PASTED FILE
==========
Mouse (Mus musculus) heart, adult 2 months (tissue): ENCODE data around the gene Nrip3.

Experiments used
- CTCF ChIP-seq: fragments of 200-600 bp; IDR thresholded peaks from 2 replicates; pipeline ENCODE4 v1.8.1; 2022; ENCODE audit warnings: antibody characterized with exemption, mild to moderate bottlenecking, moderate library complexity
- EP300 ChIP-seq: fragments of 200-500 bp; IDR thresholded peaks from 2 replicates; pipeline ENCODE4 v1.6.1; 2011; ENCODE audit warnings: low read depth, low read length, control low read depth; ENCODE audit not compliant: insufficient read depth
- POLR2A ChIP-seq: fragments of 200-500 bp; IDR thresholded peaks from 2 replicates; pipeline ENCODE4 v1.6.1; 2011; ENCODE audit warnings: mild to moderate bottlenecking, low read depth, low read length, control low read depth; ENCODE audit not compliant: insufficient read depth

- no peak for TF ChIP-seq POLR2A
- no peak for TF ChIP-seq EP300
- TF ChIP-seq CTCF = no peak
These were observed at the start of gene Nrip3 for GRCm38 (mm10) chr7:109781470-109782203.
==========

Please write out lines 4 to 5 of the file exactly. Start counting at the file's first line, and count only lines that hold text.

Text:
- EP300 ChIP-seq: fragments of 200-500 bp; IDR thresholded peaks from 2 replicates; pipeline ENCODE4 v1.6.1; 2011; ENCODE audit warnings: low read depth, low read length, control low read depth; ENCODE audit not compliant: insufficient read depth
- POLR2A ChIP-seq: fragments of 200-500 bp; IDR thresholded peaks from 2 replicates; pipeline ENCODE4 v1.6.1; 2011; ENCODE audit warnings: mild to moderate bottlenecking, low read depth, low read length, control low read depth; ENCODE audit not compliant: insufficient read depth